February Bedford Independent Monthly Column – The virus exposed an unequal economy: we will not go back

Keir Starmer gave his most important speech yet laying out Labour’s vision for the future.

“The Conservatives say they want to build back. But I don’t want to go back. You can’t return to business as usual. And certainly not back to an economy rooted in insecurity and inequality,” he said in a powerful and optimistic speech today.

It’s a message I know echoes with a lot of people.

The pandemic has been very difficult for everyone. All of us have made huge sacrifices and far, far too many have paid the ultimate price.

But while we all want the colour and joy back in our lives, we don’t want to return to the rat-race – to a society that was so divided, insecure and unequal.

We need a re-emphasised moral commitment to fighting social injustice; to protect families and children and businesses by reversing the planned £20 cut in Universal Credit; reverse the key worker pay freeze; provide councils with the funding they need to prevent huge rises in council tax; extend and update the furlough scheme to provide businesses with breathing space; by tackling business debt; and extending the business rate relief and the VAT cut for hospitality and leisure.

Keir’s plan to introduce a new British Recovery Bond will provide financial security for millions of people and help to rebuild communities and businesses across the country.

The Chancellor will deliver his Budget on 3 March. It’s likely to be a day of reckoning for the economic costs of the pandemic.

The big question is, who is going to pay for it, and will the burden be fair?

Despite successive Tory leaders’ rhetoric on creating change, tackling the “burning injustices” or “levelling up”, it never goes beyond the soundbites. The Tories have already pointed to big council tax rises.

Under Tory policy, the poorest always pay more.

It is already the working class, the small business owners and young people who are bearing the brunt of the Tories’ biggest fiscal policy in a generation – Brexit.

It was the poorest in society who paid for the banking crisis, whilst the bankers got off scott-free with bailouts from public money. Public money paid for by 10 years of austerity that broke families and decimated our public services, including the NHS, now battling valiantly against the virus yet chronically underfunded and dangerously understaffed.

The pandemic has shone a light in every crevice of society revealing the extent of inequality and lack of life chances.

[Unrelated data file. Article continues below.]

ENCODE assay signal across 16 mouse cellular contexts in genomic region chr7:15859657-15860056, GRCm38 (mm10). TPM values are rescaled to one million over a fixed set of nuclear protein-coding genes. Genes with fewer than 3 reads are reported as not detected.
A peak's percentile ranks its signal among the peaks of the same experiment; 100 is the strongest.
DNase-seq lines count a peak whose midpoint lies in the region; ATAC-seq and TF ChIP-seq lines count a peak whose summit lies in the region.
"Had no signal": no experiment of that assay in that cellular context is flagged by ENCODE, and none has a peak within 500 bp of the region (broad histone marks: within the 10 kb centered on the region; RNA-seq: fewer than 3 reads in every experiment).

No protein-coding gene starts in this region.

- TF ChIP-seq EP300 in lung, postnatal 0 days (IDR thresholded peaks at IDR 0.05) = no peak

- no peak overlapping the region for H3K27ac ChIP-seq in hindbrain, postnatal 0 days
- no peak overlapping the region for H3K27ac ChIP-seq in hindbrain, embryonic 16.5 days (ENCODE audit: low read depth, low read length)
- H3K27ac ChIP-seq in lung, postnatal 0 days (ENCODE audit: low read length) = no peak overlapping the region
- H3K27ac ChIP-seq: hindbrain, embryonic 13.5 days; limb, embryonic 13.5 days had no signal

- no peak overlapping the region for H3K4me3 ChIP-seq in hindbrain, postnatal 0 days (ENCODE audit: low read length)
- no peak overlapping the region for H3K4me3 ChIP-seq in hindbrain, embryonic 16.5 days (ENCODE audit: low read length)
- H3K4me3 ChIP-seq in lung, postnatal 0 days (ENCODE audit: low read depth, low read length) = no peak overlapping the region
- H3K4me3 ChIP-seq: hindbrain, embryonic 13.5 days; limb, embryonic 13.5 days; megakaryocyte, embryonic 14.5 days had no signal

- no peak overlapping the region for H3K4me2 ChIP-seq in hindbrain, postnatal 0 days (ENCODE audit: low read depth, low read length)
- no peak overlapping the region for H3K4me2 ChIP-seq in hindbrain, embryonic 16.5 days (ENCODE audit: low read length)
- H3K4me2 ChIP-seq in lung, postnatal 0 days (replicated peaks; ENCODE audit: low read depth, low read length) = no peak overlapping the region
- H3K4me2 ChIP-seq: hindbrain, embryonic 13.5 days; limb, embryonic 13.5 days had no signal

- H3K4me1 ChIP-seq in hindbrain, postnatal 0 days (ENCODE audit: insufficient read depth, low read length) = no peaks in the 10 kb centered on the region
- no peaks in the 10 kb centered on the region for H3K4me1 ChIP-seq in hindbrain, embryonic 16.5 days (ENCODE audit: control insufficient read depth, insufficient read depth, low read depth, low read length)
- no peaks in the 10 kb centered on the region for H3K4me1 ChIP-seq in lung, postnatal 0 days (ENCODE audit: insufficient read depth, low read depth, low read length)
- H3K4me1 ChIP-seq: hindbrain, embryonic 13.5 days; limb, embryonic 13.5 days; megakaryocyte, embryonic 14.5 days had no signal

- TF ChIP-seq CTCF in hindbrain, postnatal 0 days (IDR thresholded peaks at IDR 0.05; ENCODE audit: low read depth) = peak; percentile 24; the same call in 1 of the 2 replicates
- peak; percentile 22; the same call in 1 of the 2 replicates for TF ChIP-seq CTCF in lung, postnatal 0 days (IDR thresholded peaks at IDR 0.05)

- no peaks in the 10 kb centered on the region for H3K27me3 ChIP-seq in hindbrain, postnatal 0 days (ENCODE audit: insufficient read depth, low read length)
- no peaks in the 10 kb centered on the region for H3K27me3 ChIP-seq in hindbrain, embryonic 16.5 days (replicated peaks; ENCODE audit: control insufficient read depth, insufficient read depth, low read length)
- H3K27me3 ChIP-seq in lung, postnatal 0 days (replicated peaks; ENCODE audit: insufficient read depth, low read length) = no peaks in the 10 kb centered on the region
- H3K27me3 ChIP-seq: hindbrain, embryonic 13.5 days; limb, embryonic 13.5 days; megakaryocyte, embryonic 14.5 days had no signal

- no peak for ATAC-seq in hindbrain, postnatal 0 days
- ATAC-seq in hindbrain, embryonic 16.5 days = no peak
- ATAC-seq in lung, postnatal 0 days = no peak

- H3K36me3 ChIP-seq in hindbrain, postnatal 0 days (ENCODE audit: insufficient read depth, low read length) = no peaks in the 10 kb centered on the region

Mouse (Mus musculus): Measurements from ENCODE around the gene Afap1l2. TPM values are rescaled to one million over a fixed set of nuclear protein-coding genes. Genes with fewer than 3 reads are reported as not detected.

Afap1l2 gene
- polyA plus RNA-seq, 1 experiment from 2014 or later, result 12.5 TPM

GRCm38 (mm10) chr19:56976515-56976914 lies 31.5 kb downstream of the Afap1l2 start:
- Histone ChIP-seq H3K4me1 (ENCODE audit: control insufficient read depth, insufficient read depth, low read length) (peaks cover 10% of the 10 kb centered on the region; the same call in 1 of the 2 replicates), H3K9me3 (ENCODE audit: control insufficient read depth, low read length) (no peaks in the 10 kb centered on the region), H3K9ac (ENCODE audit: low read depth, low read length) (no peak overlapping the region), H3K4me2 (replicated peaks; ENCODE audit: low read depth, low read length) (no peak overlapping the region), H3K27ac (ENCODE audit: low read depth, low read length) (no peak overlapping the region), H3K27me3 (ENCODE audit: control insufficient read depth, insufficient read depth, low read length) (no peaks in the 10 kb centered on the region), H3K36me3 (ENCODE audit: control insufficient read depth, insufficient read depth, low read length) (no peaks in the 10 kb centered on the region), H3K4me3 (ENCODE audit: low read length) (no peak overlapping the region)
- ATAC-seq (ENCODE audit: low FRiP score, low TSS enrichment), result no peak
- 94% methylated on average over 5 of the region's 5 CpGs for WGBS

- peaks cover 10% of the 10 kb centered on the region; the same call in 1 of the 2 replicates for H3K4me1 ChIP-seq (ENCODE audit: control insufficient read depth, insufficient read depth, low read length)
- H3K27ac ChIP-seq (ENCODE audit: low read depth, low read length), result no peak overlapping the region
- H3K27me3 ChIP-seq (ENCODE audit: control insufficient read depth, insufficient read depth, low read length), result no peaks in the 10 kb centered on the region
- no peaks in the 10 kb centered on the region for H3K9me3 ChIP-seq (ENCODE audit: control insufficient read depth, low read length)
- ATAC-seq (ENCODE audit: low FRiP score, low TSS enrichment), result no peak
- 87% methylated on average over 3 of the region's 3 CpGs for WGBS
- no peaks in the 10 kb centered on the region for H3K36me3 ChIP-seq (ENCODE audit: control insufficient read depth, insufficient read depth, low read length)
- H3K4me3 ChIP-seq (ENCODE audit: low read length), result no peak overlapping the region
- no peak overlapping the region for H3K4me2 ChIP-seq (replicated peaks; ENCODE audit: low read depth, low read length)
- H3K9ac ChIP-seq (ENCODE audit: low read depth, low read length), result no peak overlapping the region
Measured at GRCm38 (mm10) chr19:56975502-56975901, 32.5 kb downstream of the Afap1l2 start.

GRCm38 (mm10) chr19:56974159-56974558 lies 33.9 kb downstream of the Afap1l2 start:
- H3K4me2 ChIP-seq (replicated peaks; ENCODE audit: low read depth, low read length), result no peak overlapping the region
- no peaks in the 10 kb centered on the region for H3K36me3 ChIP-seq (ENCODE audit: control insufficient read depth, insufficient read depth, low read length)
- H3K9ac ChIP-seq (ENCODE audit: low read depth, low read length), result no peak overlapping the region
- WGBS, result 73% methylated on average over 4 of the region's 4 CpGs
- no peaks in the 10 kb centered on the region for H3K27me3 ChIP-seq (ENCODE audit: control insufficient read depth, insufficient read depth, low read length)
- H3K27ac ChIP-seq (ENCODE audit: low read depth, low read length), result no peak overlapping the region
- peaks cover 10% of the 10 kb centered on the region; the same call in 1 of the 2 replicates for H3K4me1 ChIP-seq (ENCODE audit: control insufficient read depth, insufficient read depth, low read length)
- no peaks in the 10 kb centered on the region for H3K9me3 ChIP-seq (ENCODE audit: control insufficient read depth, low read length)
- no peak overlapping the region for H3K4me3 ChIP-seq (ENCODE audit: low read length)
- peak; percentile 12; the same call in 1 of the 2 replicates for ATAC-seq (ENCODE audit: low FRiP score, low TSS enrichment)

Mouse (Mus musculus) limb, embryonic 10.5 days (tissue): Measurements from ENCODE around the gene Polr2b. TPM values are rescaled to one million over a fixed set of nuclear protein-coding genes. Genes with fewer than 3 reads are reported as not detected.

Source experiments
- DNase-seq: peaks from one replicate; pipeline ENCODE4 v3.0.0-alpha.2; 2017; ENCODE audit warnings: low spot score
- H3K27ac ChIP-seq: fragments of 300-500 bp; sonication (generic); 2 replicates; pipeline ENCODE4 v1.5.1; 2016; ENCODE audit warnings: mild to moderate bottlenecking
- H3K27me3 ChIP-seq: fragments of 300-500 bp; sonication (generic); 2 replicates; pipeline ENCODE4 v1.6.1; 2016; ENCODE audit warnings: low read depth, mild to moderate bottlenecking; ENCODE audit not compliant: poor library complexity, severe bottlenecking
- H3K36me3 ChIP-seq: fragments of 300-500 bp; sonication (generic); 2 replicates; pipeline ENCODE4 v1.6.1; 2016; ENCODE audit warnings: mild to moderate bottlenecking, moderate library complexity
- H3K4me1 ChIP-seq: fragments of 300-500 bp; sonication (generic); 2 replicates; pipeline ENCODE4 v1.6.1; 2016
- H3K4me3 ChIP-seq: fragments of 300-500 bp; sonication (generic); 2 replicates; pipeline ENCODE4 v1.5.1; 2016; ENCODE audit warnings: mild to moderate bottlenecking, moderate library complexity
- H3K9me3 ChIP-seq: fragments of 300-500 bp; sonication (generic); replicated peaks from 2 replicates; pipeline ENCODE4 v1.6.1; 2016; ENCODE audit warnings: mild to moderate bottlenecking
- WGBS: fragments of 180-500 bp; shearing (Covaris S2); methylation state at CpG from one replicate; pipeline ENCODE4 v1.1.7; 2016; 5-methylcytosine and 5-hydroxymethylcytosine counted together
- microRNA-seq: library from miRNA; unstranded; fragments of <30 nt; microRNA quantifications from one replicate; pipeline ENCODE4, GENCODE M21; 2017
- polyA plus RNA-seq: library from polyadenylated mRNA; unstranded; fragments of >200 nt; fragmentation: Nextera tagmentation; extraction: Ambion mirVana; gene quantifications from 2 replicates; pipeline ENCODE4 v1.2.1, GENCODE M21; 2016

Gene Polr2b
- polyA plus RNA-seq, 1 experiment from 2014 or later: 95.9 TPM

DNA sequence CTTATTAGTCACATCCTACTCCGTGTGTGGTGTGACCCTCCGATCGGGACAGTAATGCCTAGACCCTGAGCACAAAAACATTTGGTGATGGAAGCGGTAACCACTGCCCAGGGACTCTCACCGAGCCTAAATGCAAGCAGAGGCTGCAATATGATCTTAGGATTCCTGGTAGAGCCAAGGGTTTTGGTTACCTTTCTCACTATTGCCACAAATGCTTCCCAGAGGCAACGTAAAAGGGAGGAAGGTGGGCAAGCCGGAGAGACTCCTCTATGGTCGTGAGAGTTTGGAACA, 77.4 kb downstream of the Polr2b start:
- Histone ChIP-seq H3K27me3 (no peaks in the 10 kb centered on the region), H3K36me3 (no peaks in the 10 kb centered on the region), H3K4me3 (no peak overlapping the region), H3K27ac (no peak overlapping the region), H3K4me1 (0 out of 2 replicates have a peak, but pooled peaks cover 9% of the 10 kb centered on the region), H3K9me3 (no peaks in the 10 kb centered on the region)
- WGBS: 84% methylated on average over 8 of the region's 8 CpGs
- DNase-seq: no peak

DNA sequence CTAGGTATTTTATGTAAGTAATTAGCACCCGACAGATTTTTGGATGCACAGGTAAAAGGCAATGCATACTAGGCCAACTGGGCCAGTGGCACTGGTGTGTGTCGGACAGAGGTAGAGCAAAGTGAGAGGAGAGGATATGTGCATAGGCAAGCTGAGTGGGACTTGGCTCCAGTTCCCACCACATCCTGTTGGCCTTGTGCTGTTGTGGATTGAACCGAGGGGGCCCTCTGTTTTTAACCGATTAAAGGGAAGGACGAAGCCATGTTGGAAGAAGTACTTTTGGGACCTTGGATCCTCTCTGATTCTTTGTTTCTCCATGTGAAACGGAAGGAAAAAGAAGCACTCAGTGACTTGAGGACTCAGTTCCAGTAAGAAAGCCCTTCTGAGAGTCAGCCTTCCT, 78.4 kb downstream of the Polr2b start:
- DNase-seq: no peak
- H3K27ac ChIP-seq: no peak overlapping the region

As we emerge, we must seize this moment to address the deep inequalities and injustices in our country.

Labour want to take Britain forward to a stronger, more prosperous future through a new partnership between a supportive Government and enterprising business.

The Conservatives can’t build back better because they do not believe in the power of the state to deliver social justice and equality.

That’s why they will always be led by the short-term demands of the market and never puts the welfare of people first.

March’s Budget is a moment to take the road less travelled – to equip Britain for the challenges and opportunities of the future.

This is no time for a second wave of austerity or tax rises on businesses and families. That would waste the sacrifices of the last year, it would choke off our recovery and ensure that the next decade was wasted like the one just gone – with so many suffering at the hands of a failed and cruel economic policy.

We have a choice as a country: do we allow the Government to take us back to a society where public services are on their knees, where people work more for less, or do we take the opportunity to live in a fairer, more secure and less divided society that invests in our communities, looks after nature and understands that equality and prosperity go hand in hand?

A phoney spending review from a Government with no majority

Our public services have been decimated under the Tories, and today’s announcement on spending from the new Chancellor, Sajid Javid was nothing more than an election stunt.

Even if Boris Johnson’s Government do deliver any of what they have promised, which is highly doubtful, it’s nowhere near enough to make up for almost a decade of slash and burn.

The £1billion bung for social care won’t come close to reversing the £7 billion of cuts since 2010. Councils face a £2.6 billion gap for social care this year alone. It is a drop in the ocean.

The money that he has promised for education is far less than what teachers say is needed to reverse the savage cuts schools have endured under Tory rule. The funding will do nothing for those who have had their life chances ruined by Tory education policy.